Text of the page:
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For charities and voluntary organisations partnering with other organisations, safeguarding responsibilities and accountability falls into the following three categories.

  • Statutory duties: If a charity delegates its statutory duties to a partner, the charity remains ultimately responsible for these duties.
  • Regulatory duties: The Charity Commission expects charities to carry out appropriate due diligence checks on individuals and organisations it works closely with. Charities should set clear expectations around conduct and ways of working, and should have a clear reporting line for serious incidents.
  • Duties of care: A common law duty of care becomes a matter of law where it is fair, just and reasonable for it to do so. This includes where one party reasonably relies on another for their protection or benefit; where one party exercises control over the circumstances resulting in risk; where one party assumes responsibility for the circumstances resulting in risk; and in providing specialist advice.

When working with partners, charities should carry out the appropriate level of due diligence and decide what level of control to exercise through contractual arrangements. They should share out obligations and liability appropriately between all members of the partnership.

Broadly speaking, the less control a charity has over a partner, and the lower the reliance on them, the lower the duty of care from the charity to the partner is likely to be (if one is found to exist at all). A duty of care is less likely to arise if a partner fully understands and freely accepts and assumes the risks involved.

But in order to discharge a duty of care where it arises, charities must take reasonable steps to mitigate reasonably foreseeable risks of harm. These steps include carrying out due diligence on a partner, and clearly setting out their expectations of the partner (eg in an agreement). This could include for example an expectation for the partner to carry out risk assessments, to adhere to the charity’s policies and procedures and to report breaches of policies or serious incidents to the charity.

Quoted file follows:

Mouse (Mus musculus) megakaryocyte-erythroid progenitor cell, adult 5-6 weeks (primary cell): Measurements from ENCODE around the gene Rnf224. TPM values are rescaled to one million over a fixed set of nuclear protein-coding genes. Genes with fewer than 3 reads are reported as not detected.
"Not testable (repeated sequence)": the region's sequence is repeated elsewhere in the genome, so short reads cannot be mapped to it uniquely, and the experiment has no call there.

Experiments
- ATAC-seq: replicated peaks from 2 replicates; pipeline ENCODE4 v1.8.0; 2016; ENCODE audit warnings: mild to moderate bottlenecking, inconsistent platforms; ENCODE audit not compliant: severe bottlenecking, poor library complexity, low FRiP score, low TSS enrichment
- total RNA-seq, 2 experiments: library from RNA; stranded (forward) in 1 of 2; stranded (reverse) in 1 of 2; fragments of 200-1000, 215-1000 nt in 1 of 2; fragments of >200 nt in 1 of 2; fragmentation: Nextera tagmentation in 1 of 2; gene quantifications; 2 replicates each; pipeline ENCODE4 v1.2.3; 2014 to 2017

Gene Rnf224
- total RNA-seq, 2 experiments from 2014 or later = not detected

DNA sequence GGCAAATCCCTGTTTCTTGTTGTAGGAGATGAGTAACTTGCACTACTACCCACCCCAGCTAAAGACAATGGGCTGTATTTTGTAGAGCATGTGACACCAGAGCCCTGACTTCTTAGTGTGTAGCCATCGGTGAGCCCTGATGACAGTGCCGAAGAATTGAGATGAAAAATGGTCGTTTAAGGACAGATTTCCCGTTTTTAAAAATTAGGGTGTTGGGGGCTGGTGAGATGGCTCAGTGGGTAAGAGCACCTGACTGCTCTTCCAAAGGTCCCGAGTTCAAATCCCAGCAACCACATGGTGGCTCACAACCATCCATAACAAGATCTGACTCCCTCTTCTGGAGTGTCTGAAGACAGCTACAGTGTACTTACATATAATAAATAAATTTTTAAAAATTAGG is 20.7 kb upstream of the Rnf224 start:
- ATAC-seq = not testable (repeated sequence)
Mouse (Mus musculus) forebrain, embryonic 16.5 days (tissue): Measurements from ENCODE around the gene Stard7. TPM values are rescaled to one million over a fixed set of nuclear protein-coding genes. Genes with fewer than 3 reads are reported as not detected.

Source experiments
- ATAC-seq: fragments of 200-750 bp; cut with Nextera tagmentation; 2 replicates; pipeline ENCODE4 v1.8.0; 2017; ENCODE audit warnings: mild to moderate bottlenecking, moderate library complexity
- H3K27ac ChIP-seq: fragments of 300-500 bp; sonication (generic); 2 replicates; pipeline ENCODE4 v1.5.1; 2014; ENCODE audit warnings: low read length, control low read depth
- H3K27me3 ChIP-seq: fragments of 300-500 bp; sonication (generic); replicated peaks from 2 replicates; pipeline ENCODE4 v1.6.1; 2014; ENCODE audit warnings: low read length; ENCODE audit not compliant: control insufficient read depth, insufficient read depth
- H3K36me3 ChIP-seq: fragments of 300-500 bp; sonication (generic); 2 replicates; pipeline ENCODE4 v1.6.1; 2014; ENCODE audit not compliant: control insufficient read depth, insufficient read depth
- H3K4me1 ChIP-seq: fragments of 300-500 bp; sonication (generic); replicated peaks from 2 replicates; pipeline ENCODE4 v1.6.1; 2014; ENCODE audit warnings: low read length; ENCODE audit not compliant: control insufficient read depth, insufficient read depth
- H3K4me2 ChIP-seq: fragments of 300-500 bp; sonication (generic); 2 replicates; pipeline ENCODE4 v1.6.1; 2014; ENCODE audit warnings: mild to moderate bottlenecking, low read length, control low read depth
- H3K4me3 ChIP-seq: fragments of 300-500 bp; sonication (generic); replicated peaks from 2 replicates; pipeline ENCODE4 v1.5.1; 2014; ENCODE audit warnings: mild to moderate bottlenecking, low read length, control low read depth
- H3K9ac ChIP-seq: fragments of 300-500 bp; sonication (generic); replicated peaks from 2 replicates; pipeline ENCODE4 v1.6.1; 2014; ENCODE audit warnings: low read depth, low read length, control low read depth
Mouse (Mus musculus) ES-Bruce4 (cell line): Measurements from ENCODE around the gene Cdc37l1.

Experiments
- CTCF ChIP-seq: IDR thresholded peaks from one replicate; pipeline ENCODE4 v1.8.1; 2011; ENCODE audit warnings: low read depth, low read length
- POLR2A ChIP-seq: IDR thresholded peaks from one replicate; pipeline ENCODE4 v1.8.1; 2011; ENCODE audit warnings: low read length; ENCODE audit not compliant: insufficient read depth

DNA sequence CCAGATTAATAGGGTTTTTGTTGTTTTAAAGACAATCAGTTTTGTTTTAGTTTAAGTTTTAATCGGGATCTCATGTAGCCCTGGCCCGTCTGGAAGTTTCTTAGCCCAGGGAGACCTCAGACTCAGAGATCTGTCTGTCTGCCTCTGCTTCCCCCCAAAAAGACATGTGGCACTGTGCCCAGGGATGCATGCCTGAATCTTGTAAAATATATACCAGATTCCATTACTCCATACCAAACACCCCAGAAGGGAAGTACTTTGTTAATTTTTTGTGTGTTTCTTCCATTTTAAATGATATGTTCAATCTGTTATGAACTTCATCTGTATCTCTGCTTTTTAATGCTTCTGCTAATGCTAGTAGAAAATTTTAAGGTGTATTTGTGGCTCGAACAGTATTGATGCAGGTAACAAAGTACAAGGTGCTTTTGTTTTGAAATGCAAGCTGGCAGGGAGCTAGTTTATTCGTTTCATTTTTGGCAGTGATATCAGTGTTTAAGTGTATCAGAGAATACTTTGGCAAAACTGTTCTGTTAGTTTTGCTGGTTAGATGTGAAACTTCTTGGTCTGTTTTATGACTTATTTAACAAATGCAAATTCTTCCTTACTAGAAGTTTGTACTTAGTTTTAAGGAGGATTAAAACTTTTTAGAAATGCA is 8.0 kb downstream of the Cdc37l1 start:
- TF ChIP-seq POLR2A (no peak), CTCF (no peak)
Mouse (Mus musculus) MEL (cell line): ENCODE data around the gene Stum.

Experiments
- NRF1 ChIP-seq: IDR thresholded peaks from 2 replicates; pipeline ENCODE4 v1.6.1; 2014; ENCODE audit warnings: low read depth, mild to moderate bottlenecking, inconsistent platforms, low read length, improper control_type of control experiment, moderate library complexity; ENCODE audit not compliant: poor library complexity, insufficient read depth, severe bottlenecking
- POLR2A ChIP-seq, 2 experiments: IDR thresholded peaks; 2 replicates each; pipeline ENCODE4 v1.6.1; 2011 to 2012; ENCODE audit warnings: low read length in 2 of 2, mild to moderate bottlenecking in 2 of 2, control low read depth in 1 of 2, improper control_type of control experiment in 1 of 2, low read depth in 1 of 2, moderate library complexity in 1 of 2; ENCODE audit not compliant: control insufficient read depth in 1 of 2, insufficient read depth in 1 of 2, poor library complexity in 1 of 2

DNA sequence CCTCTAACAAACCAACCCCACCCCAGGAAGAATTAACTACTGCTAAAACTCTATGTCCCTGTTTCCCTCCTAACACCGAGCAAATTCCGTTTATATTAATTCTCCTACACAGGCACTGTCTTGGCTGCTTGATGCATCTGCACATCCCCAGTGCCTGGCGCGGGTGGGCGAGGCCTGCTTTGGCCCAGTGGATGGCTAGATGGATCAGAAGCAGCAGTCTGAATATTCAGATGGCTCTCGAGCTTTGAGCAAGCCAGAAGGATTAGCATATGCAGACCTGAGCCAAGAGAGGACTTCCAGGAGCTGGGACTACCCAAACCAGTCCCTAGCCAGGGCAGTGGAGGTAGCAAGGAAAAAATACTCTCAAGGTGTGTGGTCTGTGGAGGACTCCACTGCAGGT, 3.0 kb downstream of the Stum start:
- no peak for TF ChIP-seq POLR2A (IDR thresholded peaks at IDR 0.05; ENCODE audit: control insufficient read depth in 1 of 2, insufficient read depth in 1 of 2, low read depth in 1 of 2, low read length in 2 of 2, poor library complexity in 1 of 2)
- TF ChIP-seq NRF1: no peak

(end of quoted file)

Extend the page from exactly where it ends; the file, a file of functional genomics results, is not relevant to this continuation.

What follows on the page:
A failure by a charity to effectively negate or limit its duty of care could leave the charity liable for its partner’s failures/omissions. It’s therefore important to ensure that a duty of care is not inadvertently created though a contract or by a charity’s actions or omissions.

There are particular requirements imposed in this respect for organisations that receive grant funding from institutional or government funders.

Last reviewed: 15 June 2022

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Safeguarding when working with partners

  1. Overview
  2. Key duties for charities and voluntary organisations

This page was last reviewed for accuracy on 15 June 2022

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